A tale of two tall buildings: architecture, aesthetics and time in post-socialist Warsaw and Moscow

Author: Michał Murawski (SSEES )  email

Short Abstract

This paper explores the relationship between socialism, post-socialism, urban aesthetics and shifting temporalities by reference to the cases of two Stalin-era 'tall buildings', or vysotkas: Warsaw's Palace of Culture and Science and Moscow's (unbuilt) Zaryadye Administrative Building.

Long Abstract

The idea of the city dominated by a soaring landmark or a grand epicentre - whether a sacred temple or a secular monument - was allegedly buried along with utopian high modernity, sometime during the second half of the 20th century. The new urban age taking shape in its place, say politicians, planners and scholars, will be humbler, periphery-oriented, non-linear, ephemeral: winding desire paths and brownfield eco-cities instead of monumental axes and skyscraper forests; pop-up innovation hubs rather than palaces of culture; Stolpersteine and ghost bikes in place of equestrian heroes and eternal monoliths. But is this tendency towards the crooked, peripheral and impermanent really as absolute, inevitable - and desirable - as all that? How do the aesthetic and temporal manifestations of this centrifugal urban tendency relate to political and economic ones? Which forms of centrality (and monumentality, and permanence) have 21st century cities inherited from their modern (and ancient) predecessors, and which ones have been invented anew? Which forms have become obsolete, fallen into ruin, or become re-invented, re-purposed and appropriated for new uses and imaginaries? This papers explores these questions with reference to the the cases of two Stalin-era 'tall buildings', or vysotkas: Warsaw's Palace of Culture and Science and Moscow's (unbuilt) Zaryadye Administrative Building.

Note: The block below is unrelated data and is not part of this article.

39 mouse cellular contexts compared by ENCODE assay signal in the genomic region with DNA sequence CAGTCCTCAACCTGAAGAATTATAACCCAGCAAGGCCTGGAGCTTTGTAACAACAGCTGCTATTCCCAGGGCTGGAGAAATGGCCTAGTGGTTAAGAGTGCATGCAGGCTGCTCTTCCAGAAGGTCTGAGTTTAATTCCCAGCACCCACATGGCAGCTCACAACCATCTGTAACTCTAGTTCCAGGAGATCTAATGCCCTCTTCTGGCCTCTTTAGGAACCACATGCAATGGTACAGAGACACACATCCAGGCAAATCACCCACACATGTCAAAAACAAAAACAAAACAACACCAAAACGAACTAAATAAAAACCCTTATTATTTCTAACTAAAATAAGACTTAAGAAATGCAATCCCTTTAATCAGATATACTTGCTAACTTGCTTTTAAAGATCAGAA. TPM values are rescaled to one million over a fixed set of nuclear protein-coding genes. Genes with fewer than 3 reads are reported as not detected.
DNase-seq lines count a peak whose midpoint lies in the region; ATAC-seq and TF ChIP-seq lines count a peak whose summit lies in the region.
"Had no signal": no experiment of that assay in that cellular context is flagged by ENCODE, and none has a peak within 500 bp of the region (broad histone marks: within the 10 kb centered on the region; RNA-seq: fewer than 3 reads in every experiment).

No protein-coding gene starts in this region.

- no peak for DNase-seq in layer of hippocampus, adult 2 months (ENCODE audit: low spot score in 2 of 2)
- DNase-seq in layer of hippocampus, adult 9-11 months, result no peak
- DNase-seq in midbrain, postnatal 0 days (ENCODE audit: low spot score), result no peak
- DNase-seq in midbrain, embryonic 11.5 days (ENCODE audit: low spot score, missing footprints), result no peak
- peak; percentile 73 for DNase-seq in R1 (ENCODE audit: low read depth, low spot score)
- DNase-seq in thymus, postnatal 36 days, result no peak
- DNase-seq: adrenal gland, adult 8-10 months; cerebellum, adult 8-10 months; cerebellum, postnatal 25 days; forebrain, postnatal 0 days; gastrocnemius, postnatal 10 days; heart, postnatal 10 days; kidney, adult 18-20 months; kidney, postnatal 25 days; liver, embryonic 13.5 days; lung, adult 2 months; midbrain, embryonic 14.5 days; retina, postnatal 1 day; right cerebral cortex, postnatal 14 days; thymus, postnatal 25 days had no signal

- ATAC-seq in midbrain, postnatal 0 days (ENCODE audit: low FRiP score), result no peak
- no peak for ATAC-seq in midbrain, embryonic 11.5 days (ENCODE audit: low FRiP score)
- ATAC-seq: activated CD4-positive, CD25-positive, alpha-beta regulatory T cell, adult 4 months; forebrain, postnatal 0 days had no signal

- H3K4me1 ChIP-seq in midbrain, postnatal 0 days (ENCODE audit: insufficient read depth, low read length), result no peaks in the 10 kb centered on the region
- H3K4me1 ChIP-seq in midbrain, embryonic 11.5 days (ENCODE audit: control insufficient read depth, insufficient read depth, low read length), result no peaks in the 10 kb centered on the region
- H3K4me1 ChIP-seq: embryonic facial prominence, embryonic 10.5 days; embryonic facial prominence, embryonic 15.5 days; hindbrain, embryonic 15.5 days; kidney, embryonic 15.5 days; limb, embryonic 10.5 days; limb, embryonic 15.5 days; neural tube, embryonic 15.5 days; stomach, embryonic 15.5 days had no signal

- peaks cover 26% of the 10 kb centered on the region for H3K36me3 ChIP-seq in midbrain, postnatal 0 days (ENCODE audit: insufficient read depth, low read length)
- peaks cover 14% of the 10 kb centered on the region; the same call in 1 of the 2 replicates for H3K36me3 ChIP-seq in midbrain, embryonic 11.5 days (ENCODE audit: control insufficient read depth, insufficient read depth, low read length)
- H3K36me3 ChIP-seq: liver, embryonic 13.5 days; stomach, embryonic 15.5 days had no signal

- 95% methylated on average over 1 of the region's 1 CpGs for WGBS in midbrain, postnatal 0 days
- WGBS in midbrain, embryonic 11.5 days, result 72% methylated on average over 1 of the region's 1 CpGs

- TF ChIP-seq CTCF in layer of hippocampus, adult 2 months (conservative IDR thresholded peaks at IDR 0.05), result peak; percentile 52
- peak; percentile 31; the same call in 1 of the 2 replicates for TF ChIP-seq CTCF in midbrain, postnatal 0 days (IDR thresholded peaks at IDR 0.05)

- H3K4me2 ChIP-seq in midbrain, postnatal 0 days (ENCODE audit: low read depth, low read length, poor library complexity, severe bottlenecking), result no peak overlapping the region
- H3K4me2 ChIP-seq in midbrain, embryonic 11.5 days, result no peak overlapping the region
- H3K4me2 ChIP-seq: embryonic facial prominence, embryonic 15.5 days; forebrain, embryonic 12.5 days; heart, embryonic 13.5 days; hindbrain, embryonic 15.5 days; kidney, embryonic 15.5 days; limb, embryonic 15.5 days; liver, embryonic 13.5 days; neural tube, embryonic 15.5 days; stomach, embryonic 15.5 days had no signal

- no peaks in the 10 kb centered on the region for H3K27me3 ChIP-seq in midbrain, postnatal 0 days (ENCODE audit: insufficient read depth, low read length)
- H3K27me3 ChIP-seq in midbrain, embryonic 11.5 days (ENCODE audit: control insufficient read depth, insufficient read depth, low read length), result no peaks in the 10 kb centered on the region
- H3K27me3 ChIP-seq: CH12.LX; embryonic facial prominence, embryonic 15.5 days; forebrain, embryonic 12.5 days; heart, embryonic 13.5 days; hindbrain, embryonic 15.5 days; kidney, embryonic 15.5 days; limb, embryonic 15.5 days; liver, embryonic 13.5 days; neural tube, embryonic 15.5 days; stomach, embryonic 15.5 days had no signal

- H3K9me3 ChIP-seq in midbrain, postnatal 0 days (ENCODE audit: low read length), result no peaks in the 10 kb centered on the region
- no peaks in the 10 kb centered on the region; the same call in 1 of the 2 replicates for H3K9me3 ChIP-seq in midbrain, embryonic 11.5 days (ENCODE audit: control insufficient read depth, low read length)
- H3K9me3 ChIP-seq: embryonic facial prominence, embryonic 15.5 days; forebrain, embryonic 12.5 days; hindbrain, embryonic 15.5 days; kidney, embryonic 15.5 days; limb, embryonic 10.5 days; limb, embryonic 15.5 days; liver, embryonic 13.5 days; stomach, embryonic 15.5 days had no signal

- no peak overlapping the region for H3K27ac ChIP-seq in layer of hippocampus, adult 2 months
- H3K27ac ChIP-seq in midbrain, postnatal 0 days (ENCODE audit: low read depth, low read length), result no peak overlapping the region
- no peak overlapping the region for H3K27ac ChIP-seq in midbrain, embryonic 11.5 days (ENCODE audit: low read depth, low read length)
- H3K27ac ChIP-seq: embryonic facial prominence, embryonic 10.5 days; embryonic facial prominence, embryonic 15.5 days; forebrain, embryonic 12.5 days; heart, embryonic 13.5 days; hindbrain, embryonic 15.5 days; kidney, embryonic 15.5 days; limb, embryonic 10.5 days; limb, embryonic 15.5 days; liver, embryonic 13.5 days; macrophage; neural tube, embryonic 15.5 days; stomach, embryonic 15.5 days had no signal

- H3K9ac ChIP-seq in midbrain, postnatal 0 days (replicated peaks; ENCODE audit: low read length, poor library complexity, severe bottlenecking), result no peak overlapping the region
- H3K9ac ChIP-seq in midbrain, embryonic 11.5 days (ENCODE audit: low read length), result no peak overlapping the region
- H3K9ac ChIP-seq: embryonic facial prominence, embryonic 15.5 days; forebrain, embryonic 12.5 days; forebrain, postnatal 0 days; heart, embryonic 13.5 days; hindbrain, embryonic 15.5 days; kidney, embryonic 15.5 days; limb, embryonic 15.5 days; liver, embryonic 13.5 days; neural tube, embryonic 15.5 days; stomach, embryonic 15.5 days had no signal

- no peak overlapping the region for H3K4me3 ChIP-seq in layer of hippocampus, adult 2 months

Socialist residential environment in transition: spatial practices and urban restructuring in post-socialist Kyiv

Author: Igor Tyshchenko (National university of "Kyiv-Mohyla academy")  email

Short Abstract

To conceptualize the spatial dimensions of urban transition in particular late socialist residential district, we analyze how cultural infrastructure was sacrificed in favor of new housing and how changed the perception and image of the urban space among various social groups of its residents.

Long Abstract

Post-socialist Kyiv is experiencing great social and spatial transformations. In the conditions of uneven development of the different parts of the city, late soviet residential districts on the urban periphery however experience visible spatial decline and became targets for new commercial developments, such as shopping malls and high rise residential building.

The specificity of 'Vynogradar' district is that it was not finished properly during soviet time - its main public and recreational spaces, including cultural complex and pedestrian thoroughfares were not built. Neglected for decades, now some of these voids in the district fabric became parking lots, dumps, street markets, while other were built up with new, unplanned previously housing. This means not only that Vynogradar could not be finished according to the initial master plan, but also that new housing and therefore new residents exceed capacity of the district social infrastructure, causing further decline of public space and overcrowding of public amenities..

Our paper is the case study of the social and spatial dimensions of urban transition in this former socialist residential district. By studying plans and soviet planning norms, we analyze how cultural infrastructure was sacrificed in favor of new housing and what outcomes did it call now, after the collapse of USSR. We study the perception and image of the district among various social groups of its residents, both old tenants and newcomers (in-depth interviews), in order to conceptualize and describe the change in social practices of production of space and time in former socialist residential district.

'Gentle' transformations: change and continuity in the Romanian built environment